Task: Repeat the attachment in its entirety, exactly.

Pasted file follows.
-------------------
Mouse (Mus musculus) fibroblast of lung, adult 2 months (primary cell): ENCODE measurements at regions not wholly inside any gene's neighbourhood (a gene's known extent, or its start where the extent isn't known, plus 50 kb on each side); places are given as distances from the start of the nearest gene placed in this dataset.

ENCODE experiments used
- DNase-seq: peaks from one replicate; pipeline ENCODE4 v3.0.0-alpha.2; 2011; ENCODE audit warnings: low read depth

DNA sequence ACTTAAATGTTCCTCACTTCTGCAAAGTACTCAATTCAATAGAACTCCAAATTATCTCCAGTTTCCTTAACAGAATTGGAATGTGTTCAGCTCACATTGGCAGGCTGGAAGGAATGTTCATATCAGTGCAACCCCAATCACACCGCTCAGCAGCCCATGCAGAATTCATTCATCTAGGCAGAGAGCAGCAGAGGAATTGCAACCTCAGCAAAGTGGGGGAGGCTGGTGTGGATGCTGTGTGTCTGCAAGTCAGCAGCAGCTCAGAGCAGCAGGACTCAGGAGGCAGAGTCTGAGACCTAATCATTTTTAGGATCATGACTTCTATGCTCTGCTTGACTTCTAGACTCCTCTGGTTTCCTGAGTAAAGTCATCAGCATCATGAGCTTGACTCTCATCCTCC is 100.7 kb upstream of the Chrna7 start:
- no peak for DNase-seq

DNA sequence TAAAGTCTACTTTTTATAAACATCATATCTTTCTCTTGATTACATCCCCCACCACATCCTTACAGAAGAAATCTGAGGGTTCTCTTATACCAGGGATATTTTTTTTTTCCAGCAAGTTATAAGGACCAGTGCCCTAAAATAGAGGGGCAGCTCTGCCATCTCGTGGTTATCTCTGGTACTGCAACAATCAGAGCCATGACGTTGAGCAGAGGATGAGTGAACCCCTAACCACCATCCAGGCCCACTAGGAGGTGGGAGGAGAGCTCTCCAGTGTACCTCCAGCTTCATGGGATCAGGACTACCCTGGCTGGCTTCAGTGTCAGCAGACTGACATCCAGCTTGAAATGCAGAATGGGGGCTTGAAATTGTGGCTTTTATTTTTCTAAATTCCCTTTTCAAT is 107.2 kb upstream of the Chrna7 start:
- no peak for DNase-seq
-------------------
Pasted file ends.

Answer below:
Mouse (Mus musculus) fibroblast of lung, adult 2 months (primary cell): ENCODE measurements at regions not wholly inside any gene's neighbourhood (a gene's known extent, or its start where the extent isn't known, plus 50 kb on each side); places are given as distances from the start of the nearest gene placed in this dataset.

ENCODE experiments used
- DNase-seq: peaks from one replicate; pipeline ENCODE4 v3.0.0-alpha.2; 2011; ENCODE audit warnings: low read depth

DNA sequence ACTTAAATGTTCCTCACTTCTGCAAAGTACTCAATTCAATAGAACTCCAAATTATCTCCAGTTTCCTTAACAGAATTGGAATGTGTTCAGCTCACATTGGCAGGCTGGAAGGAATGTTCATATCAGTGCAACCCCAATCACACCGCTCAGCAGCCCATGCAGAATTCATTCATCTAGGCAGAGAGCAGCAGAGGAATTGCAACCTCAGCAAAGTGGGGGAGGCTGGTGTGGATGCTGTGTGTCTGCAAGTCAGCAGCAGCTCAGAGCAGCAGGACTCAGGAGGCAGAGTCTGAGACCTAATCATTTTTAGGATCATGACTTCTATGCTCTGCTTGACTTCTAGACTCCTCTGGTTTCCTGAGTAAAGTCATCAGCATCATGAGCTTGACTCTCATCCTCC is 100.7 kb upstream of the Chrna7 start:
- no peak for DNase-seq

DNA sequence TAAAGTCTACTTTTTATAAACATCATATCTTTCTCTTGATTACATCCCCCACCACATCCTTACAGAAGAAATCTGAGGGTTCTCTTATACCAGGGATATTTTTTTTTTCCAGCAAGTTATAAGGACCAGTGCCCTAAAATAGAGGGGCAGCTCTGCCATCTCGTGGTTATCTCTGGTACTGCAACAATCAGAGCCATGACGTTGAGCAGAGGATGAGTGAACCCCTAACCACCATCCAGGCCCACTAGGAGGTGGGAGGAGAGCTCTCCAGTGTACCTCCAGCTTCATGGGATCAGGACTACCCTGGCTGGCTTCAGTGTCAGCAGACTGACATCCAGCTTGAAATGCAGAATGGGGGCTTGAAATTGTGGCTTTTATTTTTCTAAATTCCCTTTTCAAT is 107.2 kb upstream of the Chrna7 start:
- no peak for DNase-seq